If you’re a first-time homebuyer, then you may find that the language used in the mortgage world can be intimidating, making the process seem more complicated than it is.
Here’s a crash course in mortgage terminology and a rundown of key mortgage loan terms to help you navigate the process of shopping for a home loan and choosing the right mortgage for you.
With an adjustable-rate mortgage, your interest rate will go up or down at certain intervals, changing your monthly payment along with it.
Amortization is the process of paying down the principal and interest on a home loan in regular payments over the loan’s repayment period.
Annual Percentage Rate
APR represents the annual cost of a loan as a percentage rate. It includes the interest rate, lender fees, mortgage points, and any other charges you have to pay.
Closing costs refer to the fees that the buyer must pay to take out a loan and transfer ownership of a property.
A conforming loan is a conventional mortgage that meets the requirements — primarily a maximum loan amount — for the lender to sell it to Fannie Mae or Freddie Mac, which are government-sponsored enterprises.
Contingencies refer to any conditions the buyer and seller agree must be met for the sale to close.
The most common type of mortgage, conventional loans are issued by private lenders without government backing. There are two types of conventional loans: conforming and nonconforming.
Your credit score is a three-digit number that credit bureaus calculate to represent your credit history. It tells lenders how well you’ve handled credit in the past, which guides their estimation of how likely you are to repay future loans.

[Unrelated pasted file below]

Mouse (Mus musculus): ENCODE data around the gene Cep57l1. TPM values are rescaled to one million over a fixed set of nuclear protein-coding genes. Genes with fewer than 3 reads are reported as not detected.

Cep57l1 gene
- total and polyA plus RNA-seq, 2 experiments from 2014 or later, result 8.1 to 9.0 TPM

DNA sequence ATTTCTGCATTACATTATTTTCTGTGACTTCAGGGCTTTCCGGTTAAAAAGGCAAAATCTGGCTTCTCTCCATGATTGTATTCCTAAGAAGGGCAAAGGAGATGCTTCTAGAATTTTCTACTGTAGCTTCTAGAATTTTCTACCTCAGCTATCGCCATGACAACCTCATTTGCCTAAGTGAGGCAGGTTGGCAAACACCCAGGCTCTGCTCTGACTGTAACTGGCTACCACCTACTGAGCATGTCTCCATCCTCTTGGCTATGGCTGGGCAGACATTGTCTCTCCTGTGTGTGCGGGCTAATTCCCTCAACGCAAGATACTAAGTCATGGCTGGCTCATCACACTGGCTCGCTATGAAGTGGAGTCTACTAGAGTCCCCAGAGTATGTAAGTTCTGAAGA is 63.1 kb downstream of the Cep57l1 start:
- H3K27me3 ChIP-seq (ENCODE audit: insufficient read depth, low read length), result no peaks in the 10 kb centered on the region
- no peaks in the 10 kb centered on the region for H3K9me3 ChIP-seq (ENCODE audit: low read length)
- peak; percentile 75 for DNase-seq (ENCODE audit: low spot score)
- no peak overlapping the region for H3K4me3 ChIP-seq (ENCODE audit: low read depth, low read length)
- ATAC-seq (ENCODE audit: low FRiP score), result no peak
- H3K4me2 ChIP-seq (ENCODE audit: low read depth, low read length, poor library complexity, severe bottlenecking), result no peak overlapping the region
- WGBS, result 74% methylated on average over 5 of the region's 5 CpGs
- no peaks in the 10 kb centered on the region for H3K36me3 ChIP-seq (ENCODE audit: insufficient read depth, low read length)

Your debt-to-income ratio is a percentage that shows how much of your income is needed to pay your debts each month.
Discount points are a way buyers can pay interest on a home loan upfront, lowering the interest rate that will be applied to the monthly mortgage payment.
Your down payment is the amount that you pay toward the home upfront, like a deposit, and is calculated as a percentage of the total purchase price.
Buyers often pay the seller earnest money — also known as a good faith deposit — when the sales agreement is signed to show they are serious about buying the home.
Escrow is an account managed by a third party to hold funds and ensure proper payment in a transaction. Escrow accounts are used in two ways:
- To hold the buyer’s earnest money in a real estate transaction.
- For the lender to collect funds from the borrower to pay their property taxes and homeowners insurance premiums.
Fannie Mae and Freddie Mac
Fannie Mae and Freddie Mac are government-sponsored enterprises that buy conforming mortgages from lenders and banks. This reduces the lenders’ risk and frees up cash for them to make more loans.
The interest rate on a fixed-rate mortgage is set when the loan is approved and remains unchanged over the entire term of the loan.